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The number of refugees worldwide is going up

There are now more than 45.2 million displaced people — 15.4 million refugees, 937,000 asylum seekers and 28.8 million forced to flee within the borders of their own countries. The crisis is at its worst since 1994, according to a report released today by the United Nations. And more unaccompanied children sought asylum last year than ever before.

Analysis: Is The Hague racist?

NAIROBI — As the African Union celebrates its 50th anniversary, its position on the International Criminal Court shows how little has changed from the bad old days when its members’ fondness for looking after each other at the expense of their people earned it the nickname the “Dictators’ Club."

Africa has greater potential than India: Stanchart

Suicide car bomber his Qatari convoy in Mogadishu, killing at least eight Somalis

A suicide car bomber targeting a convoy of Qatari officials in central Mogadishu has reportedly killing eight Somalis.

Somalia famine killed nearly 260,000 people: report

The report, created by the UN Food and Agriculture Organization and the USAID-funded Famine Early Warning Systems Network, shows that half of the dead were children under the age of five. It also noted that the number of deaths in the most recent famine was higher than the estimated 220,000 who died during the country's 1992 famine.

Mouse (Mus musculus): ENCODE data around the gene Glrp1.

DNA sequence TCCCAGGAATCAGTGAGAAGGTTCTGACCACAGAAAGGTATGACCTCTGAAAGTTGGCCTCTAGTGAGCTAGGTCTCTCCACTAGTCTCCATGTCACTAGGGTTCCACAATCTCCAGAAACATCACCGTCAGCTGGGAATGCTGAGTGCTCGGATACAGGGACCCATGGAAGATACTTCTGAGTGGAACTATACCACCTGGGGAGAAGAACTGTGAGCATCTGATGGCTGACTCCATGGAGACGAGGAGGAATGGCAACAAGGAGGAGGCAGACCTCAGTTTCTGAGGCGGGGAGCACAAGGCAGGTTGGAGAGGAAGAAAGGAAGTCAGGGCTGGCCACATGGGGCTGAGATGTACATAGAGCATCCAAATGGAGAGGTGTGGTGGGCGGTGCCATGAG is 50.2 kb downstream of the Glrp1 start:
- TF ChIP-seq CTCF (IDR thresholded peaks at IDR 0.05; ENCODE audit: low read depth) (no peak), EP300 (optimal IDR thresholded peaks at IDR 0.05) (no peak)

UN peacekeepers head to Mali, where there is no peace

NAIROBI — Thousands of UN peacekeepers could be headed to Mali as early as July. The UN troops, which could number more than 12,000, would replace a French force that has been battling back Al Qaeda-linked militants since January. 

Somalia reporter killed in fourth journalist murder this year

Mohamed Ibrahim Rageh, a reporter for Somali National Television and Radio Mogadishu, was killed as he returned home from work.

Mogadishu court attack kills at least 16 people

"Armed men entered the court and then we heard a blast. Then they started opening fire. We do not know the number of casualties," said court employee Hussein Ali.

How to fight Africa’s wars

NAIROBI — For Western nations, wars in far off places like Mali and Somalia cannot be ignored, though they might wish they could. US and European governments worry that Al Qaeda groups in Africa might threaten their citizens and interests — at home and abroad — and while France was willing to briefly intervene in Mali, most are wary of entrenching their own troops in potential quagmires on the continent. A cooperative model, where African armies supply the soldiers and the West provides the rest, might offer a way forward.  
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